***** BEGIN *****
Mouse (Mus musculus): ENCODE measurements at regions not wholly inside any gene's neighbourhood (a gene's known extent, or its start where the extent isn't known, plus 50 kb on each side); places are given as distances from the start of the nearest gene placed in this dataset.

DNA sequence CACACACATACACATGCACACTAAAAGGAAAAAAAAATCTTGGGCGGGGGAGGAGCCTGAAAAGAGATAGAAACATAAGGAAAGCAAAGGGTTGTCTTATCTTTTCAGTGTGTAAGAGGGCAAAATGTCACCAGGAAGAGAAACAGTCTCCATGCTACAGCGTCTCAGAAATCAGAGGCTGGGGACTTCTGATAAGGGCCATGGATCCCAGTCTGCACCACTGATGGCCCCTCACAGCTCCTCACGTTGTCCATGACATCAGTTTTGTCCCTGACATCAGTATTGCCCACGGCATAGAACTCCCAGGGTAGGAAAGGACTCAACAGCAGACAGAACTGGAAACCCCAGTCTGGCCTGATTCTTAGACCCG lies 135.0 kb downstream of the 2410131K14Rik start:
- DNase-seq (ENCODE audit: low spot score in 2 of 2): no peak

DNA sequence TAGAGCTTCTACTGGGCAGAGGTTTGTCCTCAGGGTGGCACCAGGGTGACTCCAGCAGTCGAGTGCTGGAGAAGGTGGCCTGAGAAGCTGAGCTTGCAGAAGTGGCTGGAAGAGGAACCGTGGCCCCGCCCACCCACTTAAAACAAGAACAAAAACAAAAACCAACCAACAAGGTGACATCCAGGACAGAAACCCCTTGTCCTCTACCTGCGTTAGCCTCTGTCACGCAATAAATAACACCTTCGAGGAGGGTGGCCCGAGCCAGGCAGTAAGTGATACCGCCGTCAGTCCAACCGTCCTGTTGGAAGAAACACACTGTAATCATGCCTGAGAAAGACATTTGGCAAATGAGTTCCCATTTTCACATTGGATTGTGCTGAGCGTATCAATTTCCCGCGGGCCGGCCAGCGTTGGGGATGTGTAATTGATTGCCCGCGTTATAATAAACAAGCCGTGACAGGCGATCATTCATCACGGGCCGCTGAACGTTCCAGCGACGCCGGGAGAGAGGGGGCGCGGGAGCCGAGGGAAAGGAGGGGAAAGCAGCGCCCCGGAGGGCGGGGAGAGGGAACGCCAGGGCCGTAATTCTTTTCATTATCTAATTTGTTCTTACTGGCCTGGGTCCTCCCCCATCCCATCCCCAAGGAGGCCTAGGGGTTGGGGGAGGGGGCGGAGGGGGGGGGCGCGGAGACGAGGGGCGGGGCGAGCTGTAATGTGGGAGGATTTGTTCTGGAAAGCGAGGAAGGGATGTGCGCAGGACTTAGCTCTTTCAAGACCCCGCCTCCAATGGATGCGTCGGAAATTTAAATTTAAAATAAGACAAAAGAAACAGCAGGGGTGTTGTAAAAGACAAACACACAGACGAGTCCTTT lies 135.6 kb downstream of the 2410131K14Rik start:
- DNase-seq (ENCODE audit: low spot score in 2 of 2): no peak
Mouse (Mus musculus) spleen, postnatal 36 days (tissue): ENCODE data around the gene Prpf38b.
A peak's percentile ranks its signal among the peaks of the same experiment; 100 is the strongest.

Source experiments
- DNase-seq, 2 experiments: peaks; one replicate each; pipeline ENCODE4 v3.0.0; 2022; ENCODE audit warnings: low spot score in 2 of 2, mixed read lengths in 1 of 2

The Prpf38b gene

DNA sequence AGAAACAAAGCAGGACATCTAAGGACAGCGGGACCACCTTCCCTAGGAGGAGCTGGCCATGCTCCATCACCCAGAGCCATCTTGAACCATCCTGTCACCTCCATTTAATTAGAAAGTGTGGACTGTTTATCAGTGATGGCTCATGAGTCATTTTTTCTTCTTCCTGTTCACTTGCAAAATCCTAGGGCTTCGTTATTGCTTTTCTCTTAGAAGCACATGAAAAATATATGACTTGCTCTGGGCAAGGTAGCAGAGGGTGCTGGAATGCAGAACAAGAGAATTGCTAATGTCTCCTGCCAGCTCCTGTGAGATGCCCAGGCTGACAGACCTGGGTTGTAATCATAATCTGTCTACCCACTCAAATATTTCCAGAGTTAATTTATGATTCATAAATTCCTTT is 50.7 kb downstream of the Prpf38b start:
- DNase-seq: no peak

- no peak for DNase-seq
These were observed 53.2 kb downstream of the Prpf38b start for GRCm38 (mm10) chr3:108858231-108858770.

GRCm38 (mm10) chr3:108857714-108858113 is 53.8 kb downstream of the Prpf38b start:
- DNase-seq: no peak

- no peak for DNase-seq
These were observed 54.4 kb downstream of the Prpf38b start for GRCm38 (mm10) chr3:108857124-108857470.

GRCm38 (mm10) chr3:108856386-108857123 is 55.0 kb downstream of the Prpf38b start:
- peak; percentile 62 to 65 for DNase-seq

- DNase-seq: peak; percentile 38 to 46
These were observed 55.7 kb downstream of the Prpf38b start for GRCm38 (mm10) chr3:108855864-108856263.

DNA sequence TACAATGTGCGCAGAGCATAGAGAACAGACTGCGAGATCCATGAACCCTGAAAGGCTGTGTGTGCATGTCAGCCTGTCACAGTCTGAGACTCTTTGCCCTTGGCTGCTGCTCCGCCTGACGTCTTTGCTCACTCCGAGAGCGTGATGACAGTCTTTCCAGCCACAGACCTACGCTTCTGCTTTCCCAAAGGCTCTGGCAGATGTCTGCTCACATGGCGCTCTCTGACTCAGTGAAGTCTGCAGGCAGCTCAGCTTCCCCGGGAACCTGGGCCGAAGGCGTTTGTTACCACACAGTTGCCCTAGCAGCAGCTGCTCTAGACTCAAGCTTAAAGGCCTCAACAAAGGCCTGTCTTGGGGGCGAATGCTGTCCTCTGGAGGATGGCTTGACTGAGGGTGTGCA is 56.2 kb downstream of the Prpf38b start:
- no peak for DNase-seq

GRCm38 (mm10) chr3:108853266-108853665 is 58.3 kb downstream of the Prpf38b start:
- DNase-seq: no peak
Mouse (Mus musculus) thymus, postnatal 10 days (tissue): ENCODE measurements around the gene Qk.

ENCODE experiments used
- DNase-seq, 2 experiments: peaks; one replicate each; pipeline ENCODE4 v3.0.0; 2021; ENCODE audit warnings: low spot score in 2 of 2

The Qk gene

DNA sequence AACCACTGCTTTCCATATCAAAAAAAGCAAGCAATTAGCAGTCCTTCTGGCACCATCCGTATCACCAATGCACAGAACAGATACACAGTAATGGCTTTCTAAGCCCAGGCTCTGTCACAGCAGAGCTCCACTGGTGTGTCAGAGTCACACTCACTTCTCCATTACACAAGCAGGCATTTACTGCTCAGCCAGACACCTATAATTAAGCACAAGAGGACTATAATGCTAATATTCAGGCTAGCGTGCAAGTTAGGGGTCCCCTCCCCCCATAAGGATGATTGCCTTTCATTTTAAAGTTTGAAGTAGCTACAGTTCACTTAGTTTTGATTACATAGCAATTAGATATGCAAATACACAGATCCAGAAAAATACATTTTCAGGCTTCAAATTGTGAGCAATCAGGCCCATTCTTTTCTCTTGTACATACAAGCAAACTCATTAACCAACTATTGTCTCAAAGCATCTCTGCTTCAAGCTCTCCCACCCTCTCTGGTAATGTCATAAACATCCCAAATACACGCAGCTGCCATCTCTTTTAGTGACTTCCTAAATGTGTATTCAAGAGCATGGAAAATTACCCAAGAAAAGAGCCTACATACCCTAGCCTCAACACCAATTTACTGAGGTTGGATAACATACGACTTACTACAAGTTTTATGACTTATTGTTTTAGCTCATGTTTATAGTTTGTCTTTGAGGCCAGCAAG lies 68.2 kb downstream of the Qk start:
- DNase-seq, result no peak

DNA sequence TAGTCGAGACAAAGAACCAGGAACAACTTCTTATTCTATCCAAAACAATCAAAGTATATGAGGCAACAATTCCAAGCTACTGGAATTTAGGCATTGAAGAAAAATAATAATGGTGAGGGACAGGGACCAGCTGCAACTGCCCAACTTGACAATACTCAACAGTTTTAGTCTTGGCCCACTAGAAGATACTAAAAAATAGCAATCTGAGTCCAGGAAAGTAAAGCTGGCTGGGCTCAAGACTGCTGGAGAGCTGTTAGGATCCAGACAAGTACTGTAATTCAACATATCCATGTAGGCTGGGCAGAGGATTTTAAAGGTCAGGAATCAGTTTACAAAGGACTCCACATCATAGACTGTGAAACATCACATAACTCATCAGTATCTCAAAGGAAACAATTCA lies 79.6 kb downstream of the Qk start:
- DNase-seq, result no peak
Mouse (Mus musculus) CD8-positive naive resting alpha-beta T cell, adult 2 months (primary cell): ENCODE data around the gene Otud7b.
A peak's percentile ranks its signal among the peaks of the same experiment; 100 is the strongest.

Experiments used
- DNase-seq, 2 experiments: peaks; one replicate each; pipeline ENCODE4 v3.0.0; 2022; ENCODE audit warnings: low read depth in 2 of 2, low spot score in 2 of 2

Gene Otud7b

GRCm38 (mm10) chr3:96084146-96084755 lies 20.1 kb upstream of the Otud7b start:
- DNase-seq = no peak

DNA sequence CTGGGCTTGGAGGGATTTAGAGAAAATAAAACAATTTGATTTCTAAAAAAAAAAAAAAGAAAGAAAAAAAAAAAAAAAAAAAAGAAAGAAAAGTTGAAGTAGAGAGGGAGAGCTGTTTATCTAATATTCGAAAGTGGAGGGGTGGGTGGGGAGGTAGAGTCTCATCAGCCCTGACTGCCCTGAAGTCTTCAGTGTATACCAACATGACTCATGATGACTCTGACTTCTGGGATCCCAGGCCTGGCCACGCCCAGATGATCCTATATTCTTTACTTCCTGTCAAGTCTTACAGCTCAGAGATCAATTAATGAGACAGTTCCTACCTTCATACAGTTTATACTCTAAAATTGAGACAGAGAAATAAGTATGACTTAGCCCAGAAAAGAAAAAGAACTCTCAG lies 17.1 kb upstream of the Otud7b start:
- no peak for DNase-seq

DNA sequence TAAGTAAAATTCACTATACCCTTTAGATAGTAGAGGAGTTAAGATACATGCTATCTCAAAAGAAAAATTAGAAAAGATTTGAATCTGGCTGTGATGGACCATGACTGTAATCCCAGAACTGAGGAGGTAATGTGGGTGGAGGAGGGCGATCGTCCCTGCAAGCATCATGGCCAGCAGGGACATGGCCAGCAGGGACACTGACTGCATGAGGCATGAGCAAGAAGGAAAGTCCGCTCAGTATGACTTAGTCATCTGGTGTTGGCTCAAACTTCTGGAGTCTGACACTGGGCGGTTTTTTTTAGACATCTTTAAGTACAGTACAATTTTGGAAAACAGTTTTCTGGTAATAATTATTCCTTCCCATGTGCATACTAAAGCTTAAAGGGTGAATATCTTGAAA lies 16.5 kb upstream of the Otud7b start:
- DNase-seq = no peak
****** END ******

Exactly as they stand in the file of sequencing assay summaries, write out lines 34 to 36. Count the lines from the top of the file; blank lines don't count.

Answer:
- DNase-seq, result no peak
Mouse (Mus musculus) CD8-positive naive resting alpha-beta T cell, adult 2 months (primary cell): ENCODE data around the gene Otud7b.
A peak's percentile ranks its signal among the peaks of the same experiment; 100 is the strongest.